Gloversville Mayor Dayton King and Finance Commissioner Bruce VanGenderen recently sounded the alarm that Gloversville's financial future is in danger, with an $800,000 deficit projected for 2015.
A look at the numbers shows health insurance costs for the city's employees continue to rise at a rate greater than the rate of inflation and grant money used to pay for additional police officers is running out by the end of the year.
The city has some positives. Sales tax revenues continue to increase at about $600,000 per year, thanks largely to the Walmart Supercenter, and the city has a sizable fund balance of $4.5 million, which it could use to fill the $800,000 deficit for 2015. However, the city is at 93 percent of its constitutional property tax limit, which means it can only raise an additional $505,000 in property tax revenue. It's also possible, and perhaps probable, that sales tax revenue may level off, leaving the city with few options for raising more money.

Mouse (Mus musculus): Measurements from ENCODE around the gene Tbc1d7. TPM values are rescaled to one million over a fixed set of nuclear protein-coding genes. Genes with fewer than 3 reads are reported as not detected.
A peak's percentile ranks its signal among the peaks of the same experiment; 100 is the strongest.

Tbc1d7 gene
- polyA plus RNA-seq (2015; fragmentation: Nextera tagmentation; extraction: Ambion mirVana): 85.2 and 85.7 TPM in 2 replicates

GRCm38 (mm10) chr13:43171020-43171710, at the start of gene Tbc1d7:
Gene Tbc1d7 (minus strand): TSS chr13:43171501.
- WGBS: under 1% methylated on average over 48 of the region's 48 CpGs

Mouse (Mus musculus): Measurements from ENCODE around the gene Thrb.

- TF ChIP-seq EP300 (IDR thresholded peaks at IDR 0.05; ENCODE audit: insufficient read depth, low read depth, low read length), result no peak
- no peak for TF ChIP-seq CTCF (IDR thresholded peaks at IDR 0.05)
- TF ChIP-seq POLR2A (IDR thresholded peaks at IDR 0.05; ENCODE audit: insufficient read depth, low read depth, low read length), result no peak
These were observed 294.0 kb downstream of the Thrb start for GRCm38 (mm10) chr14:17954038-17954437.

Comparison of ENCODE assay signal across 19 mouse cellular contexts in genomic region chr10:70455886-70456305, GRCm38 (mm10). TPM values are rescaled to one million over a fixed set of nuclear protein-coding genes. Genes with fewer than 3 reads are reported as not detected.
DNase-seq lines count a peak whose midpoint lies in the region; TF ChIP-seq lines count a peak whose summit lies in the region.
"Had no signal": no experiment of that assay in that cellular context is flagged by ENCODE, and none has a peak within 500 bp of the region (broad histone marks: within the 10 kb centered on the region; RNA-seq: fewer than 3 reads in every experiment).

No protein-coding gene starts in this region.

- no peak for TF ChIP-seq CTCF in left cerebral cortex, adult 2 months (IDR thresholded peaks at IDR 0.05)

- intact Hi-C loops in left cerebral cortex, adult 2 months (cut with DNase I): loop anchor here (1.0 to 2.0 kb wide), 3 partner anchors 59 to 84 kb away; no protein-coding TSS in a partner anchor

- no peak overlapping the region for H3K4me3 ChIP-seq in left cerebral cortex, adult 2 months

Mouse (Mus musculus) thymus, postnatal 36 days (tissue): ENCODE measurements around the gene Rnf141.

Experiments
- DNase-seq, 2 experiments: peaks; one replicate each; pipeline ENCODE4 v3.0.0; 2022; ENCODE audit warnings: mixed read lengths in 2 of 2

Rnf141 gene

In light of these conditions, Gloversville should proceed with extreme caution regarding any spending increases. No new spending initiatives, particularly the creation of new employee positions, should be passed without a plan to pay for them that does not include raising taxes. Indeed, the city should consider eliminating positions wherever possible through attrition, if those positions are unnecessary. The city should continue to seek concessions from its public employee unions to lower health insurance costs and keep employee raises at a reasonable level.
Property taxes in Gloversville are much too high and income levels are much too low to justify increasing the tax burden. Any plan that raises city taxes would be unacceptable.